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Corn+Soybean Digest

Environmental 'tinkering' in Farm Bill won't solve pollution problems

Soil erosion and nutrient pollution of our water resources by agriculture are a growing concern.

Many people would argue that the Farm Bill should address these concerns so we get more out of all the money we pour into agricultural subsidies. But developing an effective strategy as part of a Farm Bill will not be easy.

Previous Farm Bills have encouraged the expansion of erosive crops. Attempts to mitigate the resulting environmental problems have relied on Best Management Practices for these crops and on land retirement. This approach has proven to be not enough.

For example, University of Minnesota soil scientist Gyles Randall says in 30 years he's never seen as much soil erosion in south central and southeastern Minnesota as he has in the last few years. Randall goes on to question whether the corn-soybean crop production system as we know it today is sustainable.

Randall says substantial changes in federal farm policy, cropping systems and use of crops produced on farms will need to occur to sustain a healthy environment and rural community.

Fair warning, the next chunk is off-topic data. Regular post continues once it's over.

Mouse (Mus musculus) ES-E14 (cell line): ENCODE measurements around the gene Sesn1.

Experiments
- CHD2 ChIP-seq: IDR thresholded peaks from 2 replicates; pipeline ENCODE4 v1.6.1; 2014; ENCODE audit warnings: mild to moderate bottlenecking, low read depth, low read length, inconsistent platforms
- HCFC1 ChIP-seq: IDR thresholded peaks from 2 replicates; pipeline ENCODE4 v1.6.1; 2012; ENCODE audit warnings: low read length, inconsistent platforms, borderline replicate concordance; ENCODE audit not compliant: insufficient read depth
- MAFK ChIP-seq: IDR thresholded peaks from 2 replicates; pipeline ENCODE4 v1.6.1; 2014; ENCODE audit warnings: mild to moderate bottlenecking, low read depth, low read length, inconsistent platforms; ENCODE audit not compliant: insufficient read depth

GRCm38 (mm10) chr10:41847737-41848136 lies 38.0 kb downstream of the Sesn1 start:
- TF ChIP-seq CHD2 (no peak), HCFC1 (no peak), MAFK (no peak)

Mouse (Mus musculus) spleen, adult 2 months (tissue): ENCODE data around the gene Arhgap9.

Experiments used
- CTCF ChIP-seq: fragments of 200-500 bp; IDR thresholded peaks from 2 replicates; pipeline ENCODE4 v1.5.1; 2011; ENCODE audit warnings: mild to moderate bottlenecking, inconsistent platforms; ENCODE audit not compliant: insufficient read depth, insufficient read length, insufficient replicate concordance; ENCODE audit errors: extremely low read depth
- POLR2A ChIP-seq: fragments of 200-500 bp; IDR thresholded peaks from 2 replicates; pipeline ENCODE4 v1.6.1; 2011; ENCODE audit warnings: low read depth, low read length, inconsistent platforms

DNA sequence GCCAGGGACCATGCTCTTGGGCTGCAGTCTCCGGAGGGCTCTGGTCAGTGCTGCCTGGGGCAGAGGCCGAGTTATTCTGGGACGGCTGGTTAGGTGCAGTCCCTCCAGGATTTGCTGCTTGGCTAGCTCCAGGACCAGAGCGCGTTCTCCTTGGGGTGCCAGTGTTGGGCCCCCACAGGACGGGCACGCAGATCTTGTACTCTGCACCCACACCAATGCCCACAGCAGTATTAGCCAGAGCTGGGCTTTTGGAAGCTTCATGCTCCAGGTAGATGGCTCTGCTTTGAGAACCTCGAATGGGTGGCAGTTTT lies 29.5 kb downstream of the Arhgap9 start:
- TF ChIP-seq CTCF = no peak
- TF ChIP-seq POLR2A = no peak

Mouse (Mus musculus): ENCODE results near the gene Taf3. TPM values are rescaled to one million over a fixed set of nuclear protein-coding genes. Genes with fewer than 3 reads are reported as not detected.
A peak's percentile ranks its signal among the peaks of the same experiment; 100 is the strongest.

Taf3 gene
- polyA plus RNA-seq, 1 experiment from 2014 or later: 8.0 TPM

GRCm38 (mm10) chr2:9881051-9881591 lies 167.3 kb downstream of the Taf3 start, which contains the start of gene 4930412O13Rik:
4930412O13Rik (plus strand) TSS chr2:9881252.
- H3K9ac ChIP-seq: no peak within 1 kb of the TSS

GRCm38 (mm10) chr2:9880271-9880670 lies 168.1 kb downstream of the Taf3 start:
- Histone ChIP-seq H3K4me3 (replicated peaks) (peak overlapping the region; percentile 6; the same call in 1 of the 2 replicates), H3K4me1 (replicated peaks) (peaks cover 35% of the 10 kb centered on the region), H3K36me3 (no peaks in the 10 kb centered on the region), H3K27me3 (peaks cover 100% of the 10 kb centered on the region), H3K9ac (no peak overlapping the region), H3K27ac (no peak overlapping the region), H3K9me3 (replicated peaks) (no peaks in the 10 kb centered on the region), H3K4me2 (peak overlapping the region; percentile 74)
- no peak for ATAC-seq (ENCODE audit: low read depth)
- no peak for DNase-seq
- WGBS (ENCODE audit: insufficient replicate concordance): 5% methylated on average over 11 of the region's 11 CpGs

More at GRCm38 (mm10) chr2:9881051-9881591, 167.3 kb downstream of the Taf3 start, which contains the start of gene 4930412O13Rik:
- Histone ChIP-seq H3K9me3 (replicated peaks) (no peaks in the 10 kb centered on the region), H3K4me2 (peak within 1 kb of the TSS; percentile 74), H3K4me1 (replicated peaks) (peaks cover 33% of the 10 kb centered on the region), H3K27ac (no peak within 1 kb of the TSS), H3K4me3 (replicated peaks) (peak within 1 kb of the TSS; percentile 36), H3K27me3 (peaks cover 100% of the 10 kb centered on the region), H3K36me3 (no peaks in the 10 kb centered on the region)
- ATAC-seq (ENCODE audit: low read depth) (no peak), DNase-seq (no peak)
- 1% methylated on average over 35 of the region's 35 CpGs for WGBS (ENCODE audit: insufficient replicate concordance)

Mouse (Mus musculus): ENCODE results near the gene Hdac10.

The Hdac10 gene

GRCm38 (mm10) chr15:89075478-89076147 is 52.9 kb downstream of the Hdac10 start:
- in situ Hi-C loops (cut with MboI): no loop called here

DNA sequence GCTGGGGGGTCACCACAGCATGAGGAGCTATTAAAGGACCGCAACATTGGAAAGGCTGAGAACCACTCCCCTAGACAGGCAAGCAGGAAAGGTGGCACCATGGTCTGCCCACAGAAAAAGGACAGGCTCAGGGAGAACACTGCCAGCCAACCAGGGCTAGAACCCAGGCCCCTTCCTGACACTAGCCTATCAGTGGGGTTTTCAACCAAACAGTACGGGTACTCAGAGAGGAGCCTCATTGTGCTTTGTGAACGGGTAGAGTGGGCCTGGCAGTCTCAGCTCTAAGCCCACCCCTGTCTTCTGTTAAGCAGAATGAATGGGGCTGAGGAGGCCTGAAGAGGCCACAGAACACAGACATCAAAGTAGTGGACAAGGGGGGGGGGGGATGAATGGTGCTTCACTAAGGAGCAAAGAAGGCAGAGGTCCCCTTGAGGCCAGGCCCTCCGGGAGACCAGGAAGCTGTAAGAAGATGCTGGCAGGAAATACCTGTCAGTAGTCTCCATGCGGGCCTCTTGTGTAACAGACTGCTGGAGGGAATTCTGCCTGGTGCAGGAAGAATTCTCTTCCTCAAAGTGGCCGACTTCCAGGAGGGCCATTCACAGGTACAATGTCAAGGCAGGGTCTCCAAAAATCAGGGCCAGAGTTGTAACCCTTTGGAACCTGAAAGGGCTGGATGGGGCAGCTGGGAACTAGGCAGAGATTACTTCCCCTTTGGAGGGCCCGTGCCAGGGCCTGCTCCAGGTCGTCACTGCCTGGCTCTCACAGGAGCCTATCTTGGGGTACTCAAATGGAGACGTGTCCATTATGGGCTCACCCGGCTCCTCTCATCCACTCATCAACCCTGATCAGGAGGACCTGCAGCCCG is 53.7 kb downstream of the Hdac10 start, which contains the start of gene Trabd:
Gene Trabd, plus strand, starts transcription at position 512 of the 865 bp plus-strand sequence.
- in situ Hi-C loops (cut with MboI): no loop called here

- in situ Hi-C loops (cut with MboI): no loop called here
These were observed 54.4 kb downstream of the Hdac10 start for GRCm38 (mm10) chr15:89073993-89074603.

We must move away from intensive corn-soybean rotations to more diversified cropping systems if we're serious about reducing nitrate and phosphorus pollution of the Minnesota River by 40%. This was a publicly stated goal several years ago. More than conservation tillage, grass waterways and careful application of fertilizer nutrients are needed.

Including alfalfa in the cropping system would reduce nitrate pollution. We know nitrate discharge from tile drains is much lower when alfalfa is grown, compared to corn and soybeans. In addition, alfalfa provides a year-round soil cover that prevents soil erosion. The downside is that alfalfa is not as profitable as corn or soybeans and is not supported in the present government program.

Phosphorus pollution could be significantly reduced with changes in farming practices and amounts of fertilizer or manure applied. However, changing farming practices may mean no row crops close to water bodies. In addition, it may require new methods to encourage farmers to prevent soil and phosphorus loss. One such method might be tradable phosphorus pollution permits.

It is clear that we need more than environmental tinkering with the Farm Bill if we want to significantly reduce nutrient pollution from agriculture. Top-down approaches in past Farm Bills have had only limited success in reducing pollution. What we need are changes that give farmers incentives to switch to more sustainable cropping systems.

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